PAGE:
# Apply Circle Theorems to Solve Problems

In this worksheet, students will apply circle theorems to solve problems. Key stage:  KS 4

GCSE Subjects:   Maths

GCSE Boards:   OCR, AQA, Eduqas, Pearson Edexcel

Curriculum topic:   Basic Geometry, Geometry and Measures

Curriculum subtopic:   Circles, Properties and Constructions

Difficulty level:   ### QUESTION 1 of 10 What did the caveman say to his mate?

Do you want to go clubbing tonight?

We have a lot to thank the caveman for (or whoever) that invented the wheel.

Circles are a huge part of our everyday life, from a potters wheel, jewelry, clocks, and wheels.

Engineers owe a lot to the study of circles as gears rely on them.  Can you think of any more?

Circle theorems help to solve problems in many ways.

Lets remind ourselves of the theorems

Angles at the centre are twice that on the circumference. Angles in the same segment are equal Angle subtended from the diameter is 90°  Tangents to a circle meet the circumference at 90° and the lines are of equal length.  Angles in alternate segments are equal The trick to being successful in these questions is to be able to spot the theorems. In problems solving questions, there is usually more than one theorem to follow.

Quite often you will have to find angles that are not identified first.

Lets investigate the magic. 45°

55°

90°

65° 32° 74° 48° Angle x is 32° 74° 48° Angle x is 90° 40° 32° 68° Angle x Angle y Angle z Angle x is 116°, 32°, 58°, 45°, 64°. Angle y is 116°, 32°, 58°, 45°, 64° and angle z is 116°, 32°, 58°, 45°, 64° Angle x is 116°, 32°, 58°, 45°, 64°. Angle y is 116°, 32°, 58°, 45°, 64° and angle z is 116°, 32°, 58°, 45°, 64°   20° 35° 45° 55° 60° 70° Angle x is Angle y is Angle z 23°

67°

44°

58°

• Question 1 65°
EDDIE SAYS
To solve this is the tangents at the circumference theorem is used. However, in this one the angle is not 90°. This is an easy trap to fall into. If you draw a line from R to S you can see that these are not right angles. This become an isosceles triangle and a straightforward angles in a triangle add up to 180° 180 - 50 = 130° 130 ÷ 2 = 65°
• Question 2 32° 74° 48° Angle x is
EDDIE SAYS
This is where the tangents meet the circumference at 90° can really help us. Hooray. 90 - 16 = 74° which give us angle TRS. The triangle is isosceles therefore angle TSR is also 74° 180 - 74 - 74 = 32° which is angle x.
• Question 3 EDDIE SAYS
Did you spot the alternate segment theorem for angle x. Angles in alternate segments are the same. What can you remember about opposite angles in cyclic quadrilaterals? Yes they add up to 180° 180 - 76 = 104° Therefore both x and y are 104°
• Question 4 90° 40° 32° 68° Angle x Angle y Angle z
EDDIE SAYS
Yes I know there is quite a lot of work, but you can do it. You can work these out in any order. Angle ACB - 90° (Angles from the diameter) Angle Z can be found from angles in a triangle add up to 180°. 180 - 90 - 50 =40° x can be found in the same way now that we know z. 180 - 90 - 40 - 18 = 32° Angle ADB is 90° (angles from the diameter) Angle y can now be found 180- 90 - 32 - 18 = 40°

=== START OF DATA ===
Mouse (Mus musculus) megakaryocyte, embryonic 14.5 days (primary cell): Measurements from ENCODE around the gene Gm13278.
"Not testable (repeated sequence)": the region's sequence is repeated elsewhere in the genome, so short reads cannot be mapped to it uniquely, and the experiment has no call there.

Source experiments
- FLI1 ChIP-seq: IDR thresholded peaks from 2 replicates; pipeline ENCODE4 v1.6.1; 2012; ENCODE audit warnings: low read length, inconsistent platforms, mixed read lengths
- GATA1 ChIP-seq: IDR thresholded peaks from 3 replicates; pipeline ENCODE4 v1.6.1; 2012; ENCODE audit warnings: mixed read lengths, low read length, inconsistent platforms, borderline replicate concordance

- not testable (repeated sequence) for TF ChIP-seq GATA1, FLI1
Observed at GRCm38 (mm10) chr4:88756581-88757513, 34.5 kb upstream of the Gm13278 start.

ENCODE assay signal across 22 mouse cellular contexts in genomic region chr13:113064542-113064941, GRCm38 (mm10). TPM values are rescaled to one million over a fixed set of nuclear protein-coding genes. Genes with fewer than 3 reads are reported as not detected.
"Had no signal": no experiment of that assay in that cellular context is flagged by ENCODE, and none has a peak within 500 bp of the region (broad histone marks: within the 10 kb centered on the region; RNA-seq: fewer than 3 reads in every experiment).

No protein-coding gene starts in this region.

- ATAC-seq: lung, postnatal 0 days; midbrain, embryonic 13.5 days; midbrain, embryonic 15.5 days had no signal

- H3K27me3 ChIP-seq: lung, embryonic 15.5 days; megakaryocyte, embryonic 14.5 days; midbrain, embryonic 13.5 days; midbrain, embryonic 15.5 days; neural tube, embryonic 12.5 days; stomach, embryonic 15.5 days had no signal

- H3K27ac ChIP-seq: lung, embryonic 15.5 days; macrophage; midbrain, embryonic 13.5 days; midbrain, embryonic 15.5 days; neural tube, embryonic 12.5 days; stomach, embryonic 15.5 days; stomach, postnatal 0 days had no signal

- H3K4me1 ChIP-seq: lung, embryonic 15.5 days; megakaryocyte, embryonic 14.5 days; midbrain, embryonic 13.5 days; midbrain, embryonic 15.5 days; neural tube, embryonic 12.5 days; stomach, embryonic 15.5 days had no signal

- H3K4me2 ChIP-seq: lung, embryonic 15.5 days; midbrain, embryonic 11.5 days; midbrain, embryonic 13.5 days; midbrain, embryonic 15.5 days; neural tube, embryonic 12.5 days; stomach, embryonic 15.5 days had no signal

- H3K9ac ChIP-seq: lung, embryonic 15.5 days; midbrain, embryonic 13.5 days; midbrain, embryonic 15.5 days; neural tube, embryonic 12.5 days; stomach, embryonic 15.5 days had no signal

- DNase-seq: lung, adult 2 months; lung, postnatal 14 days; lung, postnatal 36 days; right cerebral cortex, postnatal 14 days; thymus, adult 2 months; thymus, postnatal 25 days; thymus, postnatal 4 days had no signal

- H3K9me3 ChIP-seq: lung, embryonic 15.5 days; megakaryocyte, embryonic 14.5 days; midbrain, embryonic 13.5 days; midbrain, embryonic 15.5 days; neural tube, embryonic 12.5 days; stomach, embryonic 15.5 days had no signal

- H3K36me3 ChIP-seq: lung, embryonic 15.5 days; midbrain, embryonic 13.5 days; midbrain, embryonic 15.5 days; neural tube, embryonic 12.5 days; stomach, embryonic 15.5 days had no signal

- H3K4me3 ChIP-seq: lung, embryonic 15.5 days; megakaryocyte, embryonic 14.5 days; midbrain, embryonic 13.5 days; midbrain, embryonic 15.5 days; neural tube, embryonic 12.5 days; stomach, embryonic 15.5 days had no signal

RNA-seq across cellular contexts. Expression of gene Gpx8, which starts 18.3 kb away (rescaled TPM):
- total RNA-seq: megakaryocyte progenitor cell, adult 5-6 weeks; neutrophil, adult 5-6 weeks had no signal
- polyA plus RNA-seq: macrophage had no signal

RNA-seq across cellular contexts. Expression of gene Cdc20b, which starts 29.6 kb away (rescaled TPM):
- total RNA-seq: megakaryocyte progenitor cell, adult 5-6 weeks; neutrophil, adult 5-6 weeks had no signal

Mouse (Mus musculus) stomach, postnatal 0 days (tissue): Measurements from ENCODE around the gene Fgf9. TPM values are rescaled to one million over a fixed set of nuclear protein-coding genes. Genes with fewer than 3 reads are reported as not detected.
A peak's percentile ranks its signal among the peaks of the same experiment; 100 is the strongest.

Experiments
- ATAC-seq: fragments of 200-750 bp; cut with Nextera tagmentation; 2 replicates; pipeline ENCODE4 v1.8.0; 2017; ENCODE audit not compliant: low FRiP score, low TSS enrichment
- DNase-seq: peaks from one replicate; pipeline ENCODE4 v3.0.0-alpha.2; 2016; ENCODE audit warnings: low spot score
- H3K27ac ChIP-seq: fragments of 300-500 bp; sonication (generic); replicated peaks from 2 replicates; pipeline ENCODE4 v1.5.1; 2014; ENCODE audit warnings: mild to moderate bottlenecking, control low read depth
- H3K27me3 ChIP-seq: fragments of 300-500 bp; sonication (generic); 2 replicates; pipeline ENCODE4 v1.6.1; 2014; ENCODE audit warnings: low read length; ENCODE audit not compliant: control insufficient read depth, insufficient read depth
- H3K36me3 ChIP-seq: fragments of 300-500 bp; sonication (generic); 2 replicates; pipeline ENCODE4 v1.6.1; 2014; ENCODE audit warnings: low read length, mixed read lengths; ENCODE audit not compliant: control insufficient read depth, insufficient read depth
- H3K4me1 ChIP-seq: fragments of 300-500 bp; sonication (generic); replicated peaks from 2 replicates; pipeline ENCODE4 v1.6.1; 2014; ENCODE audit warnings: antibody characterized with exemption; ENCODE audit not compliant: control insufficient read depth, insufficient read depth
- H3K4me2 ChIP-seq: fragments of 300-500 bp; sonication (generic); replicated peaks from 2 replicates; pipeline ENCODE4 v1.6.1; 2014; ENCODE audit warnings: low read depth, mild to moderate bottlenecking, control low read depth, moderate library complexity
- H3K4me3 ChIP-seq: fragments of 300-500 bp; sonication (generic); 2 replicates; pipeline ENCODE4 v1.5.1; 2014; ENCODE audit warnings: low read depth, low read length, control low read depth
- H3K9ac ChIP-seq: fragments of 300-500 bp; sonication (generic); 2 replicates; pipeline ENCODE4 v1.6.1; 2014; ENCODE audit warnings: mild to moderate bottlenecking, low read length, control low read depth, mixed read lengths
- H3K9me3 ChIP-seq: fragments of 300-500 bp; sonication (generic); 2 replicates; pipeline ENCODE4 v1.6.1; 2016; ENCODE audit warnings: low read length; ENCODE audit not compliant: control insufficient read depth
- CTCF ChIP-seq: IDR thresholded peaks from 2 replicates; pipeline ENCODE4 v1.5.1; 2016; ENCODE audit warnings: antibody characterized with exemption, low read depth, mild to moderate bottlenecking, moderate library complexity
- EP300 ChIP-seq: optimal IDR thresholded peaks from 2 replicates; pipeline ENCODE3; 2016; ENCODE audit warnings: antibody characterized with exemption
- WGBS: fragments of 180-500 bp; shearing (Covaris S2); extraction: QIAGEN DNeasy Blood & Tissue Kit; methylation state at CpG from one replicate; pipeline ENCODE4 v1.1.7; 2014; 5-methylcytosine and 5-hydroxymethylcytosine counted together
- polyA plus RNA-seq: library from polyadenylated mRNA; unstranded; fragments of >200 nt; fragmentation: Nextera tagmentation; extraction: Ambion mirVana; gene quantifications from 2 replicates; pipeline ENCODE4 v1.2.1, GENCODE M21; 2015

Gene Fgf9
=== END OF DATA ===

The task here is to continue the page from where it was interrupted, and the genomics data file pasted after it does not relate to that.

• Question 5 Angle x is 116°, 32°, 58°, 45°, 64°. Angle y is 116°, 32°, 58°, 45°, 64° and angle z is 116°, 32°, 58°, 45°, 64°
EDDIE SAYS
All you need here is your eagle eye and to draw on your basic knowledge of angles and triangles. Angle ABC is 90° (angle from the diameter) AOB forms an isosceles triangle therefore angle ABO also 32° x = 58° (90 - 32) Angle AOB 180 - 32 - 32 = 116°: y = 64° (Angles on a straight line 180 - 116) Angle ADC (angle from the diameter 90°) The triangle formed is isoceles. Therefore 180 - 90 = 90° 90° ÷ 2 = 45° z = 45°
• Question 6 EDDIE SAYS
This is not so tricky as it looks. Did you spot that x is the angle on the circumference from 82°, therefore it is half 41° Angle y is in the same segment as x so also 41° To find angle z find angle AOD (180 - 82 = 98°) 180 - 98 - 41= 41° also. I love these investigations don't you.
• Question 7 58
EDDIE SAYS
Always look at what you know first and mark it on the diagram. You may use some of the information you have put in you may not use it all. Line OB is perpendicular to line BC so angle OBC is 90° Therefore angle AOC = 180 - 90 - 32 = 58°
• Question 8 EDDIE SAYS
Are you getting used to spotting these now? Of course, so no numbers, no problem. You can only work with what you have so Angle BAC is x as angle at the centre is twice that on the circumference. Angle DCA is 2x (alternate angle segment) Angle ACO is 90 - 2x (Angles at a tangent)
• Question 9 20° 35° 45° 55° 60° 70° Angle x is Angle y is Angle z
EDDIE SAYS
Angle x is 70° as the angle at the centre is twice that on the circumference. Angle y is 20°, (Angles in a triangle) Angle z is 55°, (BEC is 35°, angles in the same segment, BCE is 90° angles at a tangent and finally angles in a triangle add up to 180° 180 - 90 - 35 = 55°)
• Question 10 44°
EDDIE SAYS
Oh, so quite a bit to do here but you have all the knowledge. Angle STO = 23° Angle OST = 90° so angles in a triangle 180 - 90 - 23 = 67°. Angle RTO = 23° Angle ORT = 90° (angles at a tangent) Angle BOT = 90 - 67 = 23° Therefore Angle ROB = 180 - 90 - 23 - 23 = 44°.
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